Farmers can expect a 7.3% decrease in fuel compared with year-ago levels, a 5% increase in anhydrous ammonia, a 9% decrease in phosphorous and a 7% decrease in potassium.
Corn, soybeans and wheat expected to be profitable for new crop year
Corn, soybeans and wheat all look to be profitable for 2013, just not like 2012. Corn appears to be far more profitable than either soybeans or wheat, according to crop budgets from The Ohio State University (OSU).
"Input costs have increased from 2012, but high prices for 2013 crops will allow producers to plan for positive margins this year," says Barry Ward, OSU ag economist. The budgets show variable corn costs to be 4% higher, soybeans 6% higher and wheat 2.5% higher than in 2012.
"We’ve provided record
credit to help more than
620,000 rural families
buy or refinance a home."
Tom Vilsack, USDA Secretary
"Higher commodity prices and higher costs point to another risky production year as the cash investment for corn will top $400 per acre, and some production scenarios are closer to $450," Ward says. That’s nearly double the cash cost of $200 to $260 for soybeans and wheat.
Budgets show a return above total costs of $240 per acre and a return to labor and management of $339 per acre with yields of 190 bu. per acre. For a 158 bu. per acre yield, the return above total costs is $148 per acre, with a return to labor and management of $238. That assumes a corn price of $6.15 per bushel. On a per-bushel basis, costs are $4.89 for 190-bu. corn and higher in lower-yielding scenarios.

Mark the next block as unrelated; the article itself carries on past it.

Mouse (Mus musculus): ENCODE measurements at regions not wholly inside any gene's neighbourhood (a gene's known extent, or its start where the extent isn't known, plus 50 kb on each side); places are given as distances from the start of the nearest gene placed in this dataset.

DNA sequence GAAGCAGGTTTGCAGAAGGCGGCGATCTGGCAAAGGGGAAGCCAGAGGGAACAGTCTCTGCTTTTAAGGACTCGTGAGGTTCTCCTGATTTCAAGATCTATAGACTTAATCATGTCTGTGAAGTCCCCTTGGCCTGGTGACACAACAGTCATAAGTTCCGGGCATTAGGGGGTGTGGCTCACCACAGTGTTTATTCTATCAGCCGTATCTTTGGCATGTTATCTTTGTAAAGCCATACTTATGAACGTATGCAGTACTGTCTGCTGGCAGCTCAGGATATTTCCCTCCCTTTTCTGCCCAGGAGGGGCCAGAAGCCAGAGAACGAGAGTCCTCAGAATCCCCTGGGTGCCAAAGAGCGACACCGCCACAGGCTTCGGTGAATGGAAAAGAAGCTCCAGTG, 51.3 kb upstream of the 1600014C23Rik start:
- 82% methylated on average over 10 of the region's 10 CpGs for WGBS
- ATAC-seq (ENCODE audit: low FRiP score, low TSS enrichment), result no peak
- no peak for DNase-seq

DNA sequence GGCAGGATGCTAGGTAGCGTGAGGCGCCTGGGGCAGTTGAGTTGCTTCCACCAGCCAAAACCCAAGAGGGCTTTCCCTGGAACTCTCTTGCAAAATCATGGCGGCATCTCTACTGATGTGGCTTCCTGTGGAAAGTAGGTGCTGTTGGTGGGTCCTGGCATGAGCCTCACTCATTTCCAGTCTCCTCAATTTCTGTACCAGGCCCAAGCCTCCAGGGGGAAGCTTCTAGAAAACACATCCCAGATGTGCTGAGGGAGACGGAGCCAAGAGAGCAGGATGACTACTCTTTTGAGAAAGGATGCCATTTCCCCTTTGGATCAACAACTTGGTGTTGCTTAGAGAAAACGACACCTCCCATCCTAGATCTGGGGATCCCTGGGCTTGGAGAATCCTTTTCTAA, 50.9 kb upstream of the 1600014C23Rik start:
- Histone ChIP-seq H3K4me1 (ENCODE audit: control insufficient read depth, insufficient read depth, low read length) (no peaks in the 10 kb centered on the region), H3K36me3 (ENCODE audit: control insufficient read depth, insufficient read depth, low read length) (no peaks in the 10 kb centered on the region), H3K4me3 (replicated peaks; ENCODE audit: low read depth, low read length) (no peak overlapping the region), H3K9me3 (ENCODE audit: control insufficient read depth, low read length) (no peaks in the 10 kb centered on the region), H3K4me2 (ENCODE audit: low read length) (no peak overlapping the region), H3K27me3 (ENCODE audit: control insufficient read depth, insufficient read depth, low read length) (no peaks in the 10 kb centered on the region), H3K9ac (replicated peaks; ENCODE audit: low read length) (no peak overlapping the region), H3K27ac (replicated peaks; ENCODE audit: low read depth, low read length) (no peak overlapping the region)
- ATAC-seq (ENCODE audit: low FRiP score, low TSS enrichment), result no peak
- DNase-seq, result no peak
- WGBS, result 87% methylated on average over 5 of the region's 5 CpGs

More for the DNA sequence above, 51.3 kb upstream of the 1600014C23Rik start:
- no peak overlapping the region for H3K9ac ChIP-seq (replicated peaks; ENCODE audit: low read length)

"North American nitrogen
producers are near peak
margins due to the low
price of natural gas."
Robert Winslow, National Bank Financial
The return above total costs for soybeans is $45 per acre and return to labor and management is $107, assuming a 55 bu. yield. A 46 bu. per acre yield shows a $4 per acre return above total costs and a $60 return to labor and management. This is using a $12.70 per bushel market price for the 2013 crop. Total per-bushel costs are $12 per bushel for soybeans yielding 55 bu. per acre.
For wheat, the return above total costs is $38 for a crop yielding 84 bu., with a return to labor and management of $94 (grain only). For wheat yielding 70 bu. per acre, the return above total costs drops to $11 and the return to labor and management to $60. Return above total costs for wheat straw comes only to $144 per acre for wheat yielding 84 bu. per acre. Wheat prices are projected at $8.45 per bushel.
Returns and per-acre costs will vary, but producers can finish in the black.
- February 2013